Notice the difference between Jackie Chan, Jet Li and your average Chinese actor that is an expert in martial arts? The gulf in skill enormous. It’s not even about the level of athleticism. Even Donnie Yen is arguably not as good as those two were in their primes. It is very common to see one super amazing elite practitioner in a school, and everyone else is amazingly average.

This is the dirtiest secret of Chinese Gong Fu. Other forms of martial arts have much less parity. People that are not creative/flexible thinkers will never be great at Chinese Martial Arts. Never.

That section is the reason why he figured it out so fast. Looking him up quickly he is some Chess genius or savant right? That's always been the deal with CMA. Bruce Lee took Wing Chun from Ip Man for 20 months or so, then left. Funny thing is that many people spend 10-20 years doing Wing Chun. The woman who created Wing Chun actually designed it as a class that a woman could learn in under a year.

Bruce Lee was brilliant enough and "got it". The rest is history. That is why I said that CMA really shines for talented people. That's why it is such a divisive area of martial arts. Too many hate it or think it's fake or silly. Others have their lives changed by it. My wife thinks CMA is silly, and she is Chinese. Unfortunately lots in China don't take it seriously either. Oh well.

Anyway, as for him using other techniques and blending it with his Tai Chi, as long as it is within those rules, it doesn't bother me. Note that I personally think Yang or Chen is not complete by itself anyway. Does not mean that they need any blending either. Chen himself probably doesn't know any jiujitsu, but he would toss this guy into the air like a rag, just with the Tai Chi he knows. As strong as I am, I wouldn't dare touch Master Chen or anyone on his level. The air even feels pressurized around him. It's hard to explain, but when certain masters can make wind blow your shirt from simply doing a public demonstration of a form, a few feet away from where you are standing, you get the hint very quickly that you should never come at that bro.

(06-21-2016 05:39 AM)H1N1 Wrote:  Thank you for taking the time to produce such a comprehensive and informative datasheet, TravelerKai.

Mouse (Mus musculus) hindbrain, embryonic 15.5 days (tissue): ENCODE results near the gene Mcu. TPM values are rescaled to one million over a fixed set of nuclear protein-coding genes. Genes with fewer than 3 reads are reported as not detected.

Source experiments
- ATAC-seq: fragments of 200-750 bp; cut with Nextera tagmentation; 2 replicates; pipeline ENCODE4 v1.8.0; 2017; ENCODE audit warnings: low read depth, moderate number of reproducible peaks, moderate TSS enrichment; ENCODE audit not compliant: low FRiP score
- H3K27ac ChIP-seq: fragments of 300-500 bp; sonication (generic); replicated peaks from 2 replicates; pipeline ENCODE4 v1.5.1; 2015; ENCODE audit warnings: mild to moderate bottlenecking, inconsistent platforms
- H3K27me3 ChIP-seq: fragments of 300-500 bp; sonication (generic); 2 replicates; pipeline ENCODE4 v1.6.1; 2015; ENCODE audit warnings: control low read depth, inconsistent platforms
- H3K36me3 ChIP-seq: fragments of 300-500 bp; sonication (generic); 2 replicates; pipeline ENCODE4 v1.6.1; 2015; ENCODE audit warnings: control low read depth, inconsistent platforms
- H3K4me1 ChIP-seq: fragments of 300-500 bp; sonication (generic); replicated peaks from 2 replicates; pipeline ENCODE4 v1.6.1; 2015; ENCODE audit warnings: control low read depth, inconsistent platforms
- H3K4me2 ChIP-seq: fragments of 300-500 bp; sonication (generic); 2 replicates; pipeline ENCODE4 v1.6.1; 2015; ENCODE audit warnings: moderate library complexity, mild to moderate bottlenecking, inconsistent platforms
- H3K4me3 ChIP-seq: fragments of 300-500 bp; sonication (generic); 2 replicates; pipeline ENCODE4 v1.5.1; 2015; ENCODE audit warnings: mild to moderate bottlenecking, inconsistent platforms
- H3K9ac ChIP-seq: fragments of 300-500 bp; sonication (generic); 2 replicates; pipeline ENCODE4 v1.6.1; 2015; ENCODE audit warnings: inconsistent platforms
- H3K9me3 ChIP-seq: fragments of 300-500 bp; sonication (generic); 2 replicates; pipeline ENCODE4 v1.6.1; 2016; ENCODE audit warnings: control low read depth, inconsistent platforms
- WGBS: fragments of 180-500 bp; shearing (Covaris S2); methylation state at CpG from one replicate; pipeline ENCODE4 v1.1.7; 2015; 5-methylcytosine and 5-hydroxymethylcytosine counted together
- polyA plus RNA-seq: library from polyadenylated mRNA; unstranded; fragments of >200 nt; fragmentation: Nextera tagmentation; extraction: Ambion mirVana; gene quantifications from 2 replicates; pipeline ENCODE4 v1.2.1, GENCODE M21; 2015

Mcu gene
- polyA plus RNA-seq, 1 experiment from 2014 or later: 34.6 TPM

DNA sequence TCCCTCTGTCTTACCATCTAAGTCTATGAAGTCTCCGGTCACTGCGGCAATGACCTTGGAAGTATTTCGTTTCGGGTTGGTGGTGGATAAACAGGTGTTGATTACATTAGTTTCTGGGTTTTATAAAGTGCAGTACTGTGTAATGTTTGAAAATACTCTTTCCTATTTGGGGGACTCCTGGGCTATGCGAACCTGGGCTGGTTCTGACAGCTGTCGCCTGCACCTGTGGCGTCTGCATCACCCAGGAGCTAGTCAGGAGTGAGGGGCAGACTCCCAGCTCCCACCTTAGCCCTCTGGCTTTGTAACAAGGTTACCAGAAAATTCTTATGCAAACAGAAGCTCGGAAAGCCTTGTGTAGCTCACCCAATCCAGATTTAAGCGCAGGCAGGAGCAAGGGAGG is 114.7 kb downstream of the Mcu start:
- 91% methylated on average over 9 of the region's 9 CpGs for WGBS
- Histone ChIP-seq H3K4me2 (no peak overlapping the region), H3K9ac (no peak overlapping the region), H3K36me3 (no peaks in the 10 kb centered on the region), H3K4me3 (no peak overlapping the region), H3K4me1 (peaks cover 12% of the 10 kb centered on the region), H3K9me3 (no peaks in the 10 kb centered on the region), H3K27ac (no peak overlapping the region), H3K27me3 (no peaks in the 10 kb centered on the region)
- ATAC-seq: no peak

I have some questions:

How would you go about identifying whether a school was legitimate or not for these Chinese arts?

My level of skepticism goes through the roof when I hear about these deadly techniques that are passed from master to student for 3000 years. How are you able to verify that these techniques are real, and as lethal as claimed, if they are never actually used in full combat against a resisting opponent?

I hope I'm not coming across as dismissive, I am sincerely interested to know how one can verify the truth of these claims of lethality. I understand how Krav, or Systema, for example, can use leverages to snap various bones, constrict windpipes etc, and how that could be lethal. I understand how a sufficiently devastating blow can kill. But as soon as I hear about things like 'quivering palm' it seems like we're jumping head first down the rabbit hole.

I know a bit for various professional reasons about sharp end operators and their methods. A great deal of emphasis there is placed on raw aggression and excellent conditioning. Of course, well drilled techniques are essential, but if you talk to any SF sergeant they'll almost certainly volunteer that what they really do is go so fucking hard, fast, and aggressive (in a fashion that has been well drilled) that the bad guys can't live with it. That's why a lot of what they do in their combatives programs centres around gross motor skills - things that can be performed in high stress, real life environments when the shit is very much hitting the fan.

The supposed lethality of the Asian arts is at odds with what I know and understand about real world fighting against extremely resistant opposition. I have almost no exposure to them though (other than passing familiarity with the basics of Muai Thai), and would be very interested to see a persuasive argument that my impression is mistaken.